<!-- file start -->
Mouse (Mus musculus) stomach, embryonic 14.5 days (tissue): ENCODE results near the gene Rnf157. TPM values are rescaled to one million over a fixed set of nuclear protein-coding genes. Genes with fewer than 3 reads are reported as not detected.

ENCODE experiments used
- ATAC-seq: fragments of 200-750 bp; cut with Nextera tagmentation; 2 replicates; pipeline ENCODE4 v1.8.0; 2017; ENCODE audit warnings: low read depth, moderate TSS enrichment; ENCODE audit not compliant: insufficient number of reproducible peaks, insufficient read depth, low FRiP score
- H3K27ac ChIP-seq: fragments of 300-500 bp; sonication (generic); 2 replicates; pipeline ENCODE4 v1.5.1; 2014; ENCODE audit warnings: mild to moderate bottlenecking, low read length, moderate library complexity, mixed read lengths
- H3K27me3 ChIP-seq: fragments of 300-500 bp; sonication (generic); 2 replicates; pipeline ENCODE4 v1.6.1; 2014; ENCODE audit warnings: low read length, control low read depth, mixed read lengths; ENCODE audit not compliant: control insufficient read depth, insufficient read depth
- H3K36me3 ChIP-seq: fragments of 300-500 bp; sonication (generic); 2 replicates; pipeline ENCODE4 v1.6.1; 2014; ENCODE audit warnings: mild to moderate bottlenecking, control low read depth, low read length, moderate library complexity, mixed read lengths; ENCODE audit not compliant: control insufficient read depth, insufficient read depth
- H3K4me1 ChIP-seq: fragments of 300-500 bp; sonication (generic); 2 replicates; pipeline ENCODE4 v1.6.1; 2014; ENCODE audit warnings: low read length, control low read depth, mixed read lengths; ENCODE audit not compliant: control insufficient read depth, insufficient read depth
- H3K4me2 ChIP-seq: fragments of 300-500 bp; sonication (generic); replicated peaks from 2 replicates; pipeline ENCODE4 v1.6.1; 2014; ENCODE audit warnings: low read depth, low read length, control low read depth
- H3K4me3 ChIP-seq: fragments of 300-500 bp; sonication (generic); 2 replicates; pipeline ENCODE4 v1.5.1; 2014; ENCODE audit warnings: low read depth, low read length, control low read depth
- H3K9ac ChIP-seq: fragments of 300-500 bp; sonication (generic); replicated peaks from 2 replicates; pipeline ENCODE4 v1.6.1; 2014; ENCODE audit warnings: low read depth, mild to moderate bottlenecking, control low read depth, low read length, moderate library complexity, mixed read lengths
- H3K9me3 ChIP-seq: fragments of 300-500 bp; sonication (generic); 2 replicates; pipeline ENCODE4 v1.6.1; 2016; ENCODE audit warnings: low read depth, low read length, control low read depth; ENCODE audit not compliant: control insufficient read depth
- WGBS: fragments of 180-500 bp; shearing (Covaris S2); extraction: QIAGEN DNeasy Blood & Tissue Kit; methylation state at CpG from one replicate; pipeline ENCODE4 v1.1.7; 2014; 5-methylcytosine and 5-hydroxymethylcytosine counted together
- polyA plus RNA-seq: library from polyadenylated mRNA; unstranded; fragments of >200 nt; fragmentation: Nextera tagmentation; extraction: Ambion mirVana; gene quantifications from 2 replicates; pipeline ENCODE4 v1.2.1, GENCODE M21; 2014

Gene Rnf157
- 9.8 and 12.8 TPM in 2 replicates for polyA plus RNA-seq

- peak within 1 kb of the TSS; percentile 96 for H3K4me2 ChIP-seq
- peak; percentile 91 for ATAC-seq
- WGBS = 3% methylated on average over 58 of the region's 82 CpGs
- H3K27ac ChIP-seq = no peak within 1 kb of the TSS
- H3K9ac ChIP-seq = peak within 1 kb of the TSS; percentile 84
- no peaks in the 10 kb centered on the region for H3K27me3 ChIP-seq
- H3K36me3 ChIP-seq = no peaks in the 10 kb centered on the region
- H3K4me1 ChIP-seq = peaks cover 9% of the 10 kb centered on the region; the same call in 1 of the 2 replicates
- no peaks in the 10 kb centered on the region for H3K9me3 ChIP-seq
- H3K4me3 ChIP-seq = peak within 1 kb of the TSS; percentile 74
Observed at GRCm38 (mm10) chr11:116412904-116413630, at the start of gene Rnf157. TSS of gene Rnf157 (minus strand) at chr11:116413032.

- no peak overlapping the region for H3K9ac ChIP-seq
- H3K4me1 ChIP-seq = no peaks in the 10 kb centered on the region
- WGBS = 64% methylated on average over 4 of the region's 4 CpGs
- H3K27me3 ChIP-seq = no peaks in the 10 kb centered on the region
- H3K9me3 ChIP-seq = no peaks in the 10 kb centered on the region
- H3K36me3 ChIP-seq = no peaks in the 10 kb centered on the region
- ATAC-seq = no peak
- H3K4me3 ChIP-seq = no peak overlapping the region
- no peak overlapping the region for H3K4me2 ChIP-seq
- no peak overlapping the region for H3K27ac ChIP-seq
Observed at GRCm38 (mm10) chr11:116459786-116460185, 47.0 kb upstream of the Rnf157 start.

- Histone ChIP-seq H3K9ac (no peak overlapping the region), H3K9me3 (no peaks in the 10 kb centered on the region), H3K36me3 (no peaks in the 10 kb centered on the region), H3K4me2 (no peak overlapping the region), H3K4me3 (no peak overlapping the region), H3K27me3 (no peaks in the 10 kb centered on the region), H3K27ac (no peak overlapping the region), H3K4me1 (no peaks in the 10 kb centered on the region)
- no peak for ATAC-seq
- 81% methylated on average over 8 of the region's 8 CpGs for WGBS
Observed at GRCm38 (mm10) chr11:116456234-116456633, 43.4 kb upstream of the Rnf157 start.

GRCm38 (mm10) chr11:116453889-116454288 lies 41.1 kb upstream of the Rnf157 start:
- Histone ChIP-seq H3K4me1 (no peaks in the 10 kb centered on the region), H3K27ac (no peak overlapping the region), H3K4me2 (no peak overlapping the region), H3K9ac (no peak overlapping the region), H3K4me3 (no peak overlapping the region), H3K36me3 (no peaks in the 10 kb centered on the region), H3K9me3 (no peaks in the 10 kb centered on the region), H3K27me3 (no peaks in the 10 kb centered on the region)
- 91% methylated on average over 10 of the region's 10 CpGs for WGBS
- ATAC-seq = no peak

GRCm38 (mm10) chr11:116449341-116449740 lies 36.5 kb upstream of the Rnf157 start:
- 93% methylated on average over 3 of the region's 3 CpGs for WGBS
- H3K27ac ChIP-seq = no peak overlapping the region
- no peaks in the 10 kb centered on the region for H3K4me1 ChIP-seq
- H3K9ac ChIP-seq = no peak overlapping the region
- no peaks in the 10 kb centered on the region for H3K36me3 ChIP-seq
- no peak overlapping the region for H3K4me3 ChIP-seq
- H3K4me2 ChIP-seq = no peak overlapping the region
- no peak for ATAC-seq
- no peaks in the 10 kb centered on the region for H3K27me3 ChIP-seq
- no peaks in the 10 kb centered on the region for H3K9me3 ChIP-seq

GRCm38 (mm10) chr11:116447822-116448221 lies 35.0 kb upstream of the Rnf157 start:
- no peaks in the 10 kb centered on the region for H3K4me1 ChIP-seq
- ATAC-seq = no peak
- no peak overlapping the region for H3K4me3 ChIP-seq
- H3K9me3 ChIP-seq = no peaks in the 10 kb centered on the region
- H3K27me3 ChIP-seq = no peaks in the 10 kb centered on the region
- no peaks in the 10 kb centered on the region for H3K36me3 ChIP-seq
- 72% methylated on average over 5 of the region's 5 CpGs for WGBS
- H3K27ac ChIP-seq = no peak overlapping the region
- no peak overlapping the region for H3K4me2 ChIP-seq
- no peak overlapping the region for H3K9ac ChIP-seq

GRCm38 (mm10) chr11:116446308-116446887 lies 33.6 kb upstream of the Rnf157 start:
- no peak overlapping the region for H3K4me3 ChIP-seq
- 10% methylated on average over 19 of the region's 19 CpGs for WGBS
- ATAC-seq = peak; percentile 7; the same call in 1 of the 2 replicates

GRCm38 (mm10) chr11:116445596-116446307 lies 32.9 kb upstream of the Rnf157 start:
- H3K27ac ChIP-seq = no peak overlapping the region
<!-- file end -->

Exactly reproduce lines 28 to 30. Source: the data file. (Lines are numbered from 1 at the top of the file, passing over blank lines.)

- H3K4me1 ChIP-seq = no peaks in the 10 kb centered on the region
- WGBS = 64% methylated on average over 4 of the region's 4 CpGs
- H3K27me3 ChIP-seq = no peaks in the 10 kb centered on the region